Norwich South MP Clive Lewis hits out at government over Universal Credit

Norwich South MP Clive Lewis.

Norwich South MP Clive Lewis. Picture: ANTONY KELLY - Credit: Archant

Labour's Clive Lewis has attacked the government for making a 'mockery of parliamentary democracy' after the Conservatives ordered their MPs not to vote in a debate.

The Opposition day motion called for a halt to the roll out of Universal Credit amid concerns it can take as long as six weeks for the first, new single benefit payment to be received.

Many MPs have expressed concern that if people have to wait for their payments it could lead to a surge in debt and the need for food banks.

But prior to the debate Conservative MPs were ordered by the whips office to abstain from the vote. In the end Labour won by 299 to zero.

But the decision to ignore the non-binding motion has caused controversy in parliament.

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Norwich South MP Mr Lewis said those people worried about the impact of the new benefit payment would be angered by the move. And he added that by refusing to vote the Conservatives were treating the House of Commons with 'contempt'.

'The concept of one, overall payment for benefits is one Labour backs,' he said. 'This was not an attempt to derail that. The version of Universal Credit we would support would be different from the one the government is proposing but main idea is one we can back.

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'This motion did not say the government should scrap Universal Credit it simply said that the roll out should be halted in order to try and stop some of the problems we are already hearing about from some of the pilot areas.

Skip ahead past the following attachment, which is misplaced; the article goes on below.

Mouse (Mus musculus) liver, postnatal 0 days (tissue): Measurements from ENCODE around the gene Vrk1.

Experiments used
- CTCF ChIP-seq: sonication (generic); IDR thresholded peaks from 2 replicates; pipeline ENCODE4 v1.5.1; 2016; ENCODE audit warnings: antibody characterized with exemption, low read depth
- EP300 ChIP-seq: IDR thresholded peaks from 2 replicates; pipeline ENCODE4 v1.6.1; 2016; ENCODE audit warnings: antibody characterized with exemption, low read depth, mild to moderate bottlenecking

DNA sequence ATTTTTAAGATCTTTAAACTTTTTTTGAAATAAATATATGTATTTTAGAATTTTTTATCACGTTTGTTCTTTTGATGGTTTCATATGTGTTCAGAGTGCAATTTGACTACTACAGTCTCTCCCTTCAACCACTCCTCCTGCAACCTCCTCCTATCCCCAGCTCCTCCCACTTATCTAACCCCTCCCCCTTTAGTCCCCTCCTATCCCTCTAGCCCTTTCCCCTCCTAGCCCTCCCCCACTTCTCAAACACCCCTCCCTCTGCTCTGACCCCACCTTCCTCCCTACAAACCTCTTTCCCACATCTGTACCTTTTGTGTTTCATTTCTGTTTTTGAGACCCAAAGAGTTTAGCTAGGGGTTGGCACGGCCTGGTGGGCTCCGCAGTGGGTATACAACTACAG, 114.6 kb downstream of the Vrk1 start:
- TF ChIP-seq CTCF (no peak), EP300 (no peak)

'If the government had believed in their policy on this they would have voted against the motion. Instead they ignored it.

'It is also hugely disrespectful to the House of Commons and makes a mockery of parliamentary democracy. By choosing not to engage in opposition day debates they are showing huge contempt.

'The government is meant to be the legislator – they are not doing their job. They should be sanctioned but that will be for the public to decide, of course.'

Addressing the House of Commons at the end of the debate Speaker John Bercow said: 'We very much depend in this House, this institution, this great place, on conventions, precedent and a sense of respect for the will of the House.'

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